Please find below supporting images, video and descriptions relating to the 2015 NMeM Residency Proposal for Laser Scophony TV and accompanying pieces.
Project Nimbus (Lynch, Nix)
An ongoing collaboration between Nix and Lynch to develop a laser zoopraxiscope to project moving images onto clouds from a plane. Aside from the evident shared link with zoopraxiscopes in the museum collection, the project showcases the development and improvements made over an original light based technologies, modernising to not only use a laser for a more intense projection but also introducing a more efficient optical train.The iterative development process is reflective of the proposed development structure for the scophony TV, while also highlighting the historical route taken to develop modern technologies that may otherwise seem impervious to the understanding of the modern layperson.
Phase Revival (Andrews, Hughes, Lynch, Nix, Whitaker)
A set of lenses arranged as a Galilean pendulum results in this beautiful piece, set to a purpose-written score by John Hughes. The apparent interactions between pendula as they move in and out of phase are analagous to quantum mechanical vibrations of electrons.
Transient Graffiti (Molloy, Nix)
Conceived by Dr Mike Nix and refined at The Superposition’s first ASMbly lab in 2013. It is essentially a chemical Etch-A-Sketch made up of a very thin tank of safety glass in a wooden frame/ housing. Inside the tank is 3mm of spiropyran in a household solvent. When placed in sunlight the photo-chromic chemicals are excited by the ultra violet light, resulting in a colour change. Visitors can use light from a UV torch, which excites the molecules, to write and draw. What is beautiful about this piece is not only that it allows one to draw with light and so demonstrate molecular excitement, but that as the energy from the light dissipates, their drawings magically and, in an almost ghostly fashion, disappear after a few seconds. Luckily this takes slightly more time to occur than it takes to play a good game of noughts and crosses.
Nipkow Disk (in dev.)
Nipkow disks are simple circular disks with a spiral of holes emanating from the centre. As the disk turns, it has the appearance of transparency, as each individual pixel flies past at a sufficient rate to allow the latent image captured by the human eye to be overlayed the subsequent images. Used extensively in mechanical TVs, the disk allowed individual pixels to be recorded via a simple photodiode as either on or off, but rapidly enough that real-time motion could be recorded and encoded in electrical format. As these would be needed to make a working scophonic television, the group plans to make a small, hand turned demonstration piece that visitors would be encouraged to look through and play with. The unit would be self contained and kept to a minimal weight to encourage camera-like use.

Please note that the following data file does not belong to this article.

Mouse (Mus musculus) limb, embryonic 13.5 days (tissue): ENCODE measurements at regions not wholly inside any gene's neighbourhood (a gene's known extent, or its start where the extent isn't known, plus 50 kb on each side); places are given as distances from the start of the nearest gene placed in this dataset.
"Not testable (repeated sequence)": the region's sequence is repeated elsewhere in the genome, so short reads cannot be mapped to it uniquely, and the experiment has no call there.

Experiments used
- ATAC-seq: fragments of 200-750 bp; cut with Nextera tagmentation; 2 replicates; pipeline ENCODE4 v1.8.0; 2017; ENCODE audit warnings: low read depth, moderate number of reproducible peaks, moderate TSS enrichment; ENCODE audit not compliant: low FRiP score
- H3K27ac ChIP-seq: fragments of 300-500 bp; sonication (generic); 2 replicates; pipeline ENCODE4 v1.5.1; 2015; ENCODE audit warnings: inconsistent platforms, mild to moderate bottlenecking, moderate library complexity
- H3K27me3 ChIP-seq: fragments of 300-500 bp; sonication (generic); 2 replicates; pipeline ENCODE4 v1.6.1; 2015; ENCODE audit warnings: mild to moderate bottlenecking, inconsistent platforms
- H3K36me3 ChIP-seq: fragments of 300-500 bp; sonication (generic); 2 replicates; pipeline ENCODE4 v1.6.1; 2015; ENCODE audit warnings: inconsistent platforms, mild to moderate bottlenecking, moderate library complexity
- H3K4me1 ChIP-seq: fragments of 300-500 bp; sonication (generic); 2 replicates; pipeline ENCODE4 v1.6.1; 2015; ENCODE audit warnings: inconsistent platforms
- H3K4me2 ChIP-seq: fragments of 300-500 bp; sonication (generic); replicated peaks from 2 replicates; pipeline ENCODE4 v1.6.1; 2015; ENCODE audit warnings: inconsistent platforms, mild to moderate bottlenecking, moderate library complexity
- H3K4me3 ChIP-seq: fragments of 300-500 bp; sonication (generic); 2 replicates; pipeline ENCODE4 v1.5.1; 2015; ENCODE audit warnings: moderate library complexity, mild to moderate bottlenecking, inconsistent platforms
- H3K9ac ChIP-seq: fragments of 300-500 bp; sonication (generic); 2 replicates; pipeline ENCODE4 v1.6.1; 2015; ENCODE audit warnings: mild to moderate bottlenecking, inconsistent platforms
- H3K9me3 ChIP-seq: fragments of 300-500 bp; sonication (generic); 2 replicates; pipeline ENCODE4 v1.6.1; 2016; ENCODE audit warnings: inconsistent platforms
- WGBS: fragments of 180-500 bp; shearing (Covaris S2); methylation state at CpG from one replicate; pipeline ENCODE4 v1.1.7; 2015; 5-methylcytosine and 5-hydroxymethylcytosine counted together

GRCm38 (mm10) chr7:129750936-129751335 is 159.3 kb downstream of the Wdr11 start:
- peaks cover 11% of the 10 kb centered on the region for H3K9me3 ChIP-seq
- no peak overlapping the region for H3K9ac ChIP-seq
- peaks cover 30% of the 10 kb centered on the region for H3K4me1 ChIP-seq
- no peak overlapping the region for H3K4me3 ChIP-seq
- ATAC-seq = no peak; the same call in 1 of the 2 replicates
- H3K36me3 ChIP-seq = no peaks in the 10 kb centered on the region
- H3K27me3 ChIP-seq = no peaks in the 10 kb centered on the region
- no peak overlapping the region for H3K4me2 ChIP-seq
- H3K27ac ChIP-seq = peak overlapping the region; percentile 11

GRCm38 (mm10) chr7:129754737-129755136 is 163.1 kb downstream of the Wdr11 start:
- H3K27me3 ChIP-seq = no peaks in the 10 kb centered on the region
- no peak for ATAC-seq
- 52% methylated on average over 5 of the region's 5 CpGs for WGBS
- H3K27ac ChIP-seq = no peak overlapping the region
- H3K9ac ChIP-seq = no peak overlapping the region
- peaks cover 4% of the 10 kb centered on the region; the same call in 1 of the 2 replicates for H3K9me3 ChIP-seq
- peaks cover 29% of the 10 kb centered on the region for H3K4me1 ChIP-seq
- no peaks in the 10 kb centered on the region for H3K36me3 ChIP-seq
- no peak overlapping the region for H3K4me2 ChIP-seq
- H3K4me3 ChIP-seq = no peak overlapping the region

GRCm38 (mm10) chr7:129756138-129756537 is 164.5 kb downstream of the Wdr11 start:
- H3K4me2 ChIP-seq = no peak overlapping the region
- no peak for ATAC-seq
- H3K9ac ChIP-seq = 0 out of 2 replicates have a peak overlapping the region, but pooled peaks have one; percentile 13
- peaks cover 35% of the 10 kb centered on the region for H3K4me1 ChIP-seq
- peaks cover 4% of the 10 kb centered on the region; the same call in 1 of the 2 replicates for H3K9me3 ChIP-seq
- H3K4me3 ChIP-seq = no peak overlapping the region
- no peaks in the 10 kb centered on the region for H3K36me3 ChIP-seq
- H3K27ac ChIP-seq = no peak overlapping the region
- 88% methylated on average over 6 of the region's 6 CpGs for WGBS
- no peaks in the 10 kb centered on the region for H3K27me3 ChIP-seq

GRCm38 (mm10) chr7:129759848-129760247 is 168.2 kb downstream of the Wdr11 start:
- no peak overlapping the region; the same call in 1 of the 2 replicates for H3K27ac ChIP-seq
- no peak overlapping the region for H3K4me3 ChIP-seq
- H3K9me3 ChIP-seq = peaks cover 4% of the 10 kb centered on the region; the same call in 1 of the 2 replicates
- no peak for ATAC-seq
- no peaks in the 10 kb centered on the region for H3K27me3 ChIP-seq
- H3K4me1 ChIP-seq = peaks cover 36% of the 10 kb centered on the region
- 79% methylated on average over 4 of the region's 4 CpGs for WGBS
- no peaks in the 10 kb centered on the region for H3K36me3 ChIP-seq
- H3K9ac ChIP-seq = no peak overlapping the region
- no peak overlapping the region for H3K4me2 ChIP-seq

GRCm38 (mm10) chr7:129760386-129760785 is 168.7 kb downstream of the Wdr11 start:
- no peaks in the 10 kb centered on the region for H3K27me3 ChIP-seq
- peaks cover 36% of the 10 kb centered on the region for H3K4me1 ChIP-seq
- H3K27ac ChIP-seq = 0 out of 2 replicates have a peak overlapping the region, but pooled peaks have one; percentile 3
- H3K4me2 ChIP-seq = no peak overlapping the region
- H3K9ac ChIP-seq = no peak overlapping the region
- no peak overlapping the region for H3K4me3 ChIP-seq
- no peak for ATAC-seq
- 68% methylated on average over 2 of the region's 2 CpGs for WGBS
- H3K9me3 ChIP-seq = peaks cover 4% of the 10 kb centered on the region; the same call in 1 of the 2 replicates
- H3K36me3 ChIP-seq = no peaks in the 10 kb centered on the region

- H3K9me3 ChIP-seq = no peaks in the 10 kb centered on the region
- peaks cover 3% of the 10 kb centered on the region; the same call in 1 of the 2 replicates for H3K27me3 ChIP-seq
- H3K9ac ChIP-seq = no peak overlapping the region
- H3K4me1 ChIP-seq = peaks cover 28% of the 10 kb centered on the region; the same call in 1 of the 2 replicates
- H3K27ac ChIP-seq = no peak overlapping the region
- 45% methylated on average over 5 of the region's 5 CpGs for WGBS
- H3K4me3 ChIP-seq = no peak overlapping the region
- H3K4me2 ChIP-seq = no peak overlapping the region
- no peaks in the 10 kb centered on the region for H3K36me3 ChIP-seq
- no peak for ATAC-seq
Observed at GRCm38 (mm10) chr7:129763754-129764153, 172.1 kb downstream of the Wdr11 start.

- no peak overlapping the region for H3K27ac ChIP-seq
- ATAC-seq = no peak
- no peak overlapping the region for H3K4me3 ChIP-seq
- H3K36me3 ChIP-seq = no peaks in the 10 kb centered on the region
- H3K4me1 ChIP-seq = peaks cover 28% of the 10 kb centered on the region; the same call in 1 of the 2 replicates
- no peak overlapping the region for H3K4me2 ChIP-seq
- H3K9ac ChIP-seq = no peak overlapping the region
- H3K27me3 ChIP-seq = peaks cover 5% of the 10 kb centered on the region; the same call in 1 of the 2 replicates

Invisible Sculptures (Hopkinson, Molloy, Nix)
A selection of natural history objects twice cast in resin to leave only a feint three-dimensional ‘ghost’ of the original, encourage visitors to ‘probe’ the object with a torch, catching glimpses of singular slices of the 3D whole. This is highly analogous to the way in which a scientist builds up a three dimensional image of a molecular or chemi-physical structure using crystallography or scattered microscopy techniques, where the image is in fact a composite of multiple 2D-planar ‘slices’. These methodologies have had huge impact on science in the past, but are now helping to revolutionise medical studies as well.
Doctor Who’s Magic Speaker (Lynch, Molloy, Nix)
A one off sculpture that encodes sound onto a laser beam, before bouncing it around a set of mirrors and shooting it high off into space, where (theoretically) it could be picked up and decoded to hear the original music signal. The addition of a beam splitter mounted onto an actuator allows the audience to occasionally interrupt the beam path and instead transmit the signal to the speaker box mounted in the front casting. This is a direct application of acousto-optics, but also helps to imagine communications technologies in mixed audio-visual format as the beam encoding-decoding process is effectively the same as that used in modern telecommunications. Workshops to make your own ‘laser communicator’ could also be run to further illustrate these principles to the viewing public.
Additive vs Subtractive (Lynch, Molloy, Turner – in dev.)
Using ‘pixel blocks’ of tinted perspex/cellophane, visitors would be encouraged to build up copies of images from the museum collection. To do so requires multiple participants to work together to understand the underlying properties of light in additive colour mixing versus subtractive. One portion of this piece, therefore, will consist of three overhead projectors oriented to overlay their projections on top of each other, with custom built pixel grids affixed to the top of the projector box. By filling in the grid with either translucent or opaque tinted pixels, visitors can then produce a full colour image. Counter to this will be multiple tinted acetates that one may overlay one another on a seperate projector, to note how subtractive mixing works by contrast.